Living Questions

Question 1: How did I come to be this way?

As mentioned previously, disease tells a story, not just about our cells and a diagnosis, but about our self and our life. This question leads the patient to the truth of what happened to them and the emotions that lie at the core of their authentic being.

Question 2: Am I willing to listen with the ears of my heart to the other voices of myself speaking?

The first question builds awareness; this second question asks the patient whether they are ready to begin this journey of healing. Their willingness (or lack thereof) to listen to their own story can help us identify the obstacles to cure. Is the part of them that’s listening afraid, ashamed, or avoiding their story? How are these emotions holding them back from moving forward?

Question 3: How can I be with my pain of mind, body, and spirit in a way that is wise, compassionate, and healing?

This last question asks the patient to write their own treatment plan by listening to the intelligence of their own body. It is imperative that the practitioner holds space to listen to the patient, as they are listening to themselves. As a new clinician, I often make the mistake of wanting to provide a tangible solution or cure instead of realizing the healing that my therapeutic presence can offer. Dr Epstein reminds us that “in curing, we are trying to get somewhere; we are looking for answers. In curing, our efforts are specifically designed to make something happen. In healing, we live questions instead of answers. We hang out in the unknown. We trust the emergence of whatever will be. We trust the insight will come. The challenge in medicine is not the choice between one and the other; we need both.”

Ask Questions, Hold Space for Answers

To the degree that we do not figure out how to integrate this knowledge into everyday clinical practice, we contribute to the problem by authenticating as biomedical disease that which is actually the somatic inscription of life experience on to the human body and brain. (Vincent Felliti, MD)1

Whether we experience adverse events as a child or adult, we are all susceptible to trauma. What is important is that we are aware of the support we have, both internally and externally. At times of crisis, we need to have someone to lean on, someone with whom to process, and the self-care practices to keep our physical bodies, minds, and hearts healthy and strong. It is important to note that some of our patients with a history of ACEs might require a referral to a therapist further trained in trauma; however, as naturopathic doctors we have the training and capability to address the underlying cause and open the door for healing.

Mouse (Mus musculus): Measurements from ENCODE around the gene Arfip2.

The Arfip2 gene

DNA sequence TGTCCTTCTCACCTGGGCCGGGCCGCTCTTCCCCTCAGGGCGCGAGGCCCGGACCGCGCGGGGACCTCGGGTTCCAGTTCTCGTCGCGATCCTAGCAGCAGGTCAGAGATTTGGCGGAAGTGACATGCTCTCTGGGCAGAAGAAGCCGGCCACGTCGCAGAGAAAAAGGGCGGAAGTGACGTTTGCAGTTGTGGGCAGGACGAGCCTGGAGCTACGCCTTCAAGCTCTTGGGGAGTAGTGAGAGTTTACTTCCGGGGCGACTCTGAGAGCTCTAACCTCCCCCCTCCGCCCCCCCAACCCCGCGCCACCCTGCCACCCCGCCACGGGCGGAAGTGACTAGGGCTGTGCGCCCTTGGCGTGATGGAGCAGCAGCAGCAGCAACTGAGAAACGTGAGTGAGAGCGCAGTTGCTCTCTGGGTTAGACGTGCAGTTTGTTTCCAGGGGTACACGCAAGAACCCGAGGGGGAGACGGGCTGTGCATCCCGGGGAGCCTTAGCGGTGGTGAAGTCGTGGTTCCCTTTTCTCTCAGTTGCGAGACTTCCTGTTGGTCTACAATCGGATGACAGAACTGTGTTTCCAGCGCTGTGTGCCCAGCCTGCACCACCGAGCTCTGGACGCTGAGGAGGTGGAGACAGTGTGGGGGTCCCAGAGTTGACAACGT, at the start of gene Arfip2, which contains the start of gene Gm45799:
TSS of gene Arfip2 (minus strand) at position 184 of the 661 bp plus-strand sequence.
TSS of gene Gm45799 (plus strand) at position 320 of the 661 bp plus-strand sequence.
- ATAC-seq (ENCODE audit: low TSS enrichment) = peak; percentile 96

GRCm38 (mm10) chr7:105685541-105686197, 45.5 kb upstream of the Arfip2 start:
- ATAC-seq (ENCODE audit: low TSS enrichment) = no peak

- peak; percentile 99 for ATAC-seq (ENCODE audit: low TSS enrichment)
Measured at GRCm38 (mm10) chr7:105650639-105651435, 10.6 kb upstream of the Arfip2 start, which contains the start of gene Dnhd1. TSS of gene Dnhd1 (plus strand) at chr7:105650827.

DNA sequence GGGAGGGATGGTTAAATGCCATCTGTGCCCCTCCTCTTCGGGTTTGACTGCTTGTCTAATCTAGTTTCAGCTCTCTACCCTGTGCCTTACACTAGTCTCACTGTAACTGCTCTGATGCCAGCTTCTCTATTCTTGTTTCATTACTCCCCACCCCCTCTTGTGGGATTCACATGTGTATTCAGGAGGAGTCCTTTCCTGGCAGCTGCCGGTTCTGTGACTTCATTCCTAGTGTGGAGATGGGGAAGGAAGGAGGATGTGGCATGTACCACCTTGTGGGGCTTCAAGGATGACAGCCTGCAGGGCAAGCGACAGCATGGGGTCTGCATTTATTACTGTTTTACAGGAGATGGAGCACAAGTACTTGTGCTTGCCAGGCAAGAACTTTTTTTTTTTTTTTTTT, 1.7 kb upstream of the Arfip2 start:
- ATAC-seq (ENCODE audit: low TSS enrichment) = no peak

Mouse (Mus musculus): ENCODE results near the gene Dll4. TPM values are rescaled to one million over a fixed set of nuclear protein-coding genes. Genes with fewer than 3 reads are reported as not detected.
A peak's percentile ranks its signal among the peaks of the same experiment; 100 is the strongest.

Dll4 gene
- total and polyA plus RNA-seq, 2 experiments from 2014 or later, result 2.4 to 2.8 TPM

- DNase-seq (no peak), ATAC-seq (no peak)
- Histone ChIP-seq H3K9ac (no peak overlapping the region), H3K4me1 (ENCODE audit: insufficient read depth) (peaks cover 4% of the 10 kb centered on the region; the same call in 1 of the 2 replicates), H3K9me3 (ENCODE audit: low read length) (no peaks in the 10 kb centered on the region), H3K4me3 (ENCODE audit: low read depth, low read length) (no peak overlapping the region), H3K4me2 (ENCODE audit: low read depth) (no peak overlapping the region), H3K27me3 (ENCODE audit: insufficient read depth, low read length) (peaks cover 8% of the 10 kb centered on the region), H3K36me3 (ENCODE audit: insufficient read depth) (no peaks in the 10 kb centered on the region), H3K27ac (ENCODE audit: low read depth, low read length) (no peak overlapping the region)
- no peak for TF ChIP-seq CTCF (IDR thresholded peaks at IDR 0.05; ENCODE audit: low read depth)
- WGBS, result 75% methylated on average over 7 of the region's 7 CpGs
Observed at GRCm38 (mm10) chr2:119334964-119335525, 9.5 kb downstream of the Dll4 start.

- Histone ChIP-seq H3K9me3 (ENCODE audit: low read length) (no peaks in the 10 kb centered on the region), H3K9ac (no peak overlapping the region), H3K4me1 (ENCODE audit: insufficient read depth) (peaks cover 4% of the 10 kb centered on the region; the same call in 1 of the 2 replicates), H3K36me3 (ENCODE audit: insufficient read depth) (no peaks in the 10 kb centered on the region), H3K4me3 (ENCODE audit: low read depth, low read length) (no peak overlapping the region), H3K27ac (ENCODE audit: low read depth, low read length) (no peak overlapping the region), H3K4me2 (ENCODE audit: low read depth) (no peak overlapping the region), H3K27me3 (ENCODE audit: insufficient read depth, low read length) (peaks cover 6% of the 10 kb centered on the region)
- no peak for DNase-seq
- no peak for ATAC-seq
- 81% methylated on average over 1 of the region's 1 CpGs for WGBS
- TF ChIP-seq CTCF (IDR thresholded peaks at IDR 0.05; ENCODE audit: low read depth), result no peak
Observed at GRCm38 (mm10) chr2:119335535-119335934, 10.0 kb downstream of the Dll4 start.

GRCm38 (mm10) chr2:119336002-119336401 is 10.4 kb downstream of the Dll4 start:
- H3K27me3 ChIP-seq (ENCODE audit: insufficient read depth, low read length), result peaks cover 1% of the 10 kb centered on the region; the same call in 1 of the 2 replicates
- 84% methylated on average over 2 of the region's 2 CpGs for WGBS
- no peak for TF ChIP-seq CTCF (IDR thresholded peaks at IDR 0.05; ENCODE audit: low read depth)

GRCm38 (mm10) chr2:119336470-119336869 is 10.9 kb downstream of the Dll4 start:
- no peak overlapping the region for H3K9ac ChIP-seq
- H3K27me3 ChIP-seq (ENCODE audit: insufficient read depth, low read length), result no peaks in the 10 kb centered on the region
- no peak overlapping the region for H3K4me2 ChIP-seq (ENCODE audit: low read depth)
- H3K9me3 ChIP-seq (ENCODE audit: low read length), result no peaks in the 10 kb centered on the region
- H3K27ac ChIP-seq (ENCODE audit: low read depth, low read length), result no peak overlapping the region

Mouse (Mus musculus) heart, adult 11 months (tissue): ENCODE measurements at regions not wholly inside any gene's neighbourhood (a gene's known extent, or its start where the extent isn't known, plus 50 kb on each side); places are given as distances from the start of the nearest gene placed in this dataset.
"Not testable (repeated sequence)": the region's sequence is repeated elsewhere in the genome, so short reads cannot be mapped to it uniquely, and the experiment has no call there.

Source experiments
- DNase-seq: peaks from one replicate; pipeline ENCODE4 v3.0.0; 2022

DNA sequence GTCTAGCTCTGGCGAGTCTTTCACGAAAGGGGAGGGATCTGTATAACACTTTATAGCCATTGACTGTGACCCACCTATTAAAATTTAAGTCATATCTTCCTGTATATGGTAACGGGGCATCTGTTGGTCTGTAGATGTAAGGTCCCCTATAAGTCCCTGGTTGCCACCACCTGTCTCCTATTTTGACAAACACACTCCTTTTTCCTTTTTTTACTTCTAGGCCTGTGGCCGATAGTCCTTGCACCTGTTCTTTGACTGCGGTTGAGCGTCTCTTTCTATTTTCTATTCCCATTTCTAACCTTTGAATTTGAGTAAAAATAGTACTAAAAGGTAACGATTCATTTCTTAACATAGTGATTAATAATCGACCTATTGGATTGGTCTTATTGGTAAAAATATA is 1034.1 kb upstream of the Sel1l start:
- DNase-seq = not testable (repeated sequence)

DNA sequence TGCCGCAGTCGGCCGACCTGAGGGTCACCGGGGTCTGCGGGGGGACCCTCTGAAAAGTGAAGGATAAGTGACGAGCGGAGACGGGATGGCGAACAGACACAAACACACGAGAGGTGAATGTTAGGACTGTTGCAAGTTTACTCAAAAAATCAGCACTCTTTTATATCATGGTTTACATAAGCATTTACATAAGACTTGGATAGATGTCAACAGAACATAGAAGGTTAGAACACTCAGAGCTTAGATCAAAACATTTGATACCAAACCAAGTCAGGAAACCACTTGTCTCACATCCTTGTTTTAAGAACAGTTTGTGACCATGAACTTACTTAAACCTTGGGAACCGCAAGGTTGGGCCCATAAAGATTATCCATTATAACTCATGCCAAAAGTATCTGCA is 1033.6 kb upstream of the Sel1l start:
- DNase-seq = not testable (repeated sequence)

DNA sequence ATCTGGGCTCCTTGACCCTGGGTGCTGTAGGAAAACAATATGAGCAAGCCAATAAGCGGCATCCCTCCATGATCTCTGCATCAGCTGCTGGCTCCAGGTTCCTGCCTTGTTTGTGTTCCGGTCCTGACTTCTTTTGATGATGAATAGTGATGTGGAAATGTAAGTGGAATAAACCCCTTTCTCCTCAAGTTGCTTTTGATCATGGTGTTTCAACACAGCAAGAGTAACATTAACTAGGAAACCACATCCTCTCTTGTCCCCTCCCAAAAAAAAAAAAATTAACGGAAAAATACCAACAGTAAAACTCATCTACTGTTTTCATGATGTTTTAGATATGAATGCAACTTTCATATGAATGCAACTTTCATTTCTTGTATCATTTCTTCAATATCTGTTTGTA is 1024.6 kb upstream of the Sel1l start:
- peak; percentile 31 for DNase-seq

In reflecting on my clinical questions and knowledge gained through this course, to address the story of self, we must be willing to ask the right questions and hold space for any and all answers that arise. In our chronically ill patients, we must move beyond history of present illness and investigate the connection between their biography and their biology. While we can’t control what our patients have experienced before they walk through our door, we can practice “preventare” by strengthening their response to future adversity. Similarly to prophylactically dosing immune support before flu season, we can teach, model, and practice resilient behaviors on a regular basis to increase the host response to adversity in our patients. The Hippocratic Oath reminds us that there is an art to medicine, which can sometimes outweigh a surgeon’s knife, prescription drug, or herbal tincture. Sometimes, the most potent medicine we have to offer is ourselves.


  1. Felitti VJ, Anda RF, Nordenberg D, et al. Relationship of childhood abuse and household dysfunction to many of the leading causes of death in adults. The Adverse Childhood Experiences (ACE) Study. Am J Prev Med. 1998;14(4):245-258.
  2. Anda RF, Felitti VJ, Bremner JD, et al. The enduring effects of abuse and related adverse experiences in childhood: A convergence of evidence from neurobiology and epidemiology. Eur Arch Psychiatry Clin Neurosci. 2006;256(3):174-186.
  3. Epstein P. Childhood Trauma and Adult Disease: What’s the Real Diagnosis? NDNR. 2013;9(6):1.
  4. Hobfoll SE, Palmieri PA, Johnson RJ, et al. Trajectories of resilience, resistance, and distress during ongoing terrorism: the case of Jews and Arabs in Israel. J Consult Clin Psychol. 2009;77(1):138-148.
  5. Forstadt L, Cooper S, Andrews SM. Changing Medicine and Building Community: Maine’s Adverse Childhood Experiences Momentum. Perm J. 2015;19(2):92-95.
  6. Key Concepts of Resilience. Center on the Developing Child. Harvard University. Available at: Accessed April 14, 2017.

    Sonia Malani, ND Candidate for 2018 and a 3rd-year naturopathic student at Bastyr University, has a keen interest in mind-body medicine. Sonia graduated from New York University with a Bachelors in Psychology. She hopes to pursue further studies in perception and how it plays a role in our healing journey, specifically within the world of oncology. In her free time, she enjoys being both a student and teacher of yoga and meditation.


    Paul Epstein, ND, is a mind-body therapist, mindfulness meditation teacher, speaker, workshop leader, and author. He graduated from NCNM in 1984. Dr Epstein, who practices in Westport, CT, has successfully advocated for and integrated the clinical application of mind-body medicine, mindful awareness, and contemplative body-centered psychotherapy with naturopathic medicine for over 30 years. He is the author of the book Happiness Through Meditation, has written articles for NDNR, has taught mindful healing workshops, and lectured worldwide at conferences and healing centers. He has also taught at the ND schools, conducts webinars and online training programs, and is an adjunct faculty member of AIHM and IIN. Website: